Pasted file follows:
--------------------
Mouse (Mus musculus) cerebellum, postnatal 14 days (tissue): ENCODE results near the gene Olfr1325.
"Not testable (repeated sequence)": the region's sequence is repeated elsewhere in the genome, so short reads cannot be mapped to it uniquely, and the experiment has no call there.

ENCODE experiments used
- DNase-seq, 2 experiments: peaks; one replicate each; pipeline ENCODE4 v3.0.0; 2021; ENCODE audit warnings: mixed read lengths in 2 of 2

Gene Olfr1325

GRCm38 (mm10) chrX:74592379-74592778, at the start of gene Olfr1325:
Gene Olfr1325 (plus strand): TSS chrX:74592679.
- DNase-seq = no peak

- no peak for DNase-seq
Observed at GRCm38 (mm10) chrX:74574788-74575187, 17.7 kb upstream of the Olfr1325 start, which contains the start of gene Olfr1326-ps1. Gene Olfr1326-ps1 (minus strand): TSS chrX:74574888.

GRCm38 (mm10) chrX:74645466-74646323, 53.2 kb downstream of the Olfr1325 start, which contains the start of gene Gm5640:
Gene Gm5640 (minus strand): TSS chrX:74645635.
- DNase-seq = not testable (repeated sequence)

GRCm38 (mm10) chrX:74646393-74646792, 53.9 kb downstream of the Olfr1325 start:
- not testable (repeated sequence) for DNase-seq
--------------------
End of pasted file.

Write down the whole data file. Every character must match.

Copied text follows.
Mouse (Mus musculus) cerebellum, postnatal 14 days (tissue): ENCODE results near the gene Olfr1325.
"Not testable (repeated sequence)": the region's sequence is repeated elsewhere in the genome, so short reads cannot be mapped to it uniquely, and the experiment has no call there.

ENCODE experiments used
- DNase-seq, 2 experiments: peaks; one replicate each; pipeline ENCODE4 v3.0.0; 2021; ENCODE audit warnings: mixed read lengths in 2 of 2

Gene Olfr1325

GRCm38 (mm10) chrX:74592379-74592778, at the start of gene Olfr1325:
Gene Olfr1325 (plus strand): TSS chrX:74592679.
- DNase-seq = no peak

- no peak for DNase-seq
Observed at GRCm38 (mm10) chrX:74574788-74575187, 17.7 kb upstream of the Olfr1325 start, which contains the start of gene Olfr1326-ps1. Gene Olfr1326-ps1 (minus strand): TSS chrX:74574888.

GRCm38 (mm10) chrX:74645466-74646323, 53.2 kb downstream of the Olfr1325 start, which contains the start of gene Gm5640:
Gene Gm5640 (minus strand): TSS chrX:74645635.
- DNase-seq = not testable (repeated sequence)

GRCm38 (mm10) chrX:74646393-74646792, 53.9 kb downstream of the Olfr1325 start:
- not testable (repeated sequence) for DNase-seq